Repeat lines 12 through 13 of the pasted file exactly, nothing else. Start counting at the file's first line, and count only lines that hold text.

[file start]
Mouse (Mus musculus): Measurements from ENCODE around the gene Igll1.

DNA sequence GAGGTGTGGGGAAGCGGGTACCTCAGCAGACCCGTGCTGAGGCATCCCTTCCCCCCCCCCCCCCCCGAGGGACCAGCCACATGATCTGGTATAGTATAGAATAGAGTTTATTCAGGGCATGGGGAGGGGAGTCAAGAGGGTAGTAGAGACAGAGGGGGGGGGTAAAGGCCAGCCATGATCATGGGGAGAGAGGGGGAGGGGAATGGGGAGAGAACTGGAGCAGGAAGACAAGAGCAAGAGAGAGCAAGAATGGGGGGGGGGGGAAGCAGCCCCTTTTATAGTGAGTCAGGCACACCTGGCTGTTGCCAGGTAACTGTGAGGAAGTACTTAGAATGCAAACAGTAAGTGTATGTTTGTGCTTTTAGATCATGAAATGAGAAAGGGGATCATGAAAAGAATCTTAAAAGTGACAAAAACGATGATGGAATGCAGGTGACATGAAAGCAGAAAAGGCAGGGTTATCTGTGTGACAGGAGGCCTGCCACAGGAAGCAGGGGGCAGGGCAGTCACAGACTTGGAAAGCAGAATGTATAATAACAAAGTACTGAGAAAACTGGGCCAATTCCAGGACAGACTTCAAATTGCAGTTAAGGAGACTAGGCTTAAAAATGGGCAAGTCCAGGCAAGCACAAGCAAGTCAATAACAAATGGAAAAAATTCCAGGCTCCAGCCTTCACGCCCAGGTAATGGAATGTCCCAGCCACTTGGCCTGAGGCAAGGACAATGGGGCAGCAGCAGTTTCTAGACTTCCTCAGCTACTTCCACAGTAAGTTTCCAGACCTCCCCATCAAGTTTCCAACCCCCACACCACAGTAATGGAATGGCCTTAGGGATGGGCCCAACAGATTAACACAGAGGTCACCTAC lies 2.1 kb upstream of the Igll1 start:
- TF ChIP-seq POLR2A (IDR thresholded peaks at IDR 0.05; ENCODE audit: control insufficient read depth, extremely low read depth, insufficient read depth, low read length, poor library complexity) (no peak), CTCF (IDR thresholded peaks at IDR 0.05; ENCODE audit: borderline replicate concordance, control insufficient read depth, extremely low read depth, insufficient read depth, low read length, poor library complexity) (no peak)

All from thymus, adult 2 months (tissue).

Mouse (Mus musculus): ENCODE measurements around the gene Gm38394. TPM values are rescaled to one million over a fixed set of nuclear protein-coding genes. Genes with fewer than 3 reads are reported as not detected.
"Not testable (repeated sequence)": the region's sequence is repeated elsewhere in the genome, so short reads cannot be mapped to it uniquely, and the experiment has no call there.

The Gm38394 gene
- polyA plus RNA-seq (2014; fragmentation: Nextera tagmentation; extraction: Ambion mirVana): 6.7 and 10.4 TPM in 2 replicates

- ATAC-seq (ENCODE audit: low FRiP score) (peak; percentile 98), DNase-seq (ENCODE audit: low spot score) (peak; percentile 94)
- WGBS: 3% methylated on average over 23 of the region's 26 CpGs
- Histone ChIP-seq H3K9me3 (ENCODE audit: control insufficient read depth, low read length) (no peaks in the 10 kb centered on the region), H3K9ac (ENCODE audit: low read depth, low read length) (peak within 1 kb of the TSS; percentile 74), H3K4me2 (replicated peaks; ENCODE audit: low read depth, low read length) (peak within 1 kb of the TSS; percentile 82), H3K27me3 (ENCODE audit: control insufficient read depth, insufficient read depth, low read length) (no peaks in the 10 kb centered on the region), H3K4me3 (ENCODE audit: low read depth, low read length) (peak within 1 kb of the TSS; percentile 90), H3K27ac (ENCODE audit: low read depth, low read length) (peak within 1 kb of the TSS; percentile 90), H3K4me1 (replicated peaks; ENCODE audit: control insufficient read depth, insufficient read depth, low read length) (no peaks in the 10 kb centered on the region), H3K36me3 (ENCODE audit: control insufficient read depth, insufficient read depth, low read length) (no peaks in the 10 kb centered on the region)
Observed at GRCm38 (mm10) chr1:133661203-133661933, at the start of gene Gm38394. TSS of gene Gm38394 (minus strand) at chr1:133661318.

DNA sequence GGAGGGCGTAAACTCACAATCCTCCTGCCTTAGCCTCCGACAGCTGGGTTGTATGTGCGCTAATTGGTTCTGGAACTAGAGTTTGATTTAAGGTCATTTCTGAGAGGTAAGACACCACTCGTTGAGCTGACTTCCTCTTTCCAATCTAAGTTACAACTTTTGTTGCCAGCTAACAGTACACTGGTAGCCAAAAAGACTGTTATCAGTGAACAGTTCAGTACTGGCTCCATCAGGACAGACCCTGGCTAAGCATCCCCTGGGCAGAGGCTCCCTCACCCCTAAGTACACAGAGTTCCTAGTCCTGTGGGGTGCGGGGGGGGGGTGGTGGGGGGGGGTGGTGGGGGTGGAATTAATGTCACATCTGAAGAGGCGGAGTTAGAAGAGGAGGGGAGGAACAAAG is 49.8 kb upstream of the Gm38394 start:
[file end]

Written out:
Observed at GRCm38 (mm10) chr1:133661203-133661933, at the start of gene Gm38394. TSS of gene Gm38394 (minus strand) at chr1:133661318.

DNA sequence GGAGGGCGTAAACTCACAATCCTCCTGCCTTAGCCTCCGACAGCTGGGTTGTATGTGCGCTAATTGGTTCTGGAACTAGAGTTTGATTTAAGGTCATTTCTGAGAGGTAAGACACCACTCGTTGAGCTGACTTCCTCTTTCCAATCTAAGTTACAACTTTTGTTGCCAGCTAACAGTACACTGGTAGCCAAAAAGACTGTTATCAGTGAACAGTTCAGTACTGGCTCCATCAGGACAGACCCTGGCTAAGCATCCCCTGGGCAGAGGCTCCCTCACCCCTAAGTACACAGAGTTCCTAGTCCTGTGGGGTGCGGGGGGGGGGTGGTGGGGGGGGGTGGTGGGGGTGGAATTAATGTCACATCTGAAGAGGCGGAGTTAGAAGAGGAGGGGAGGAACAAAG is 49.8 kb upstream of the Gm38394 start: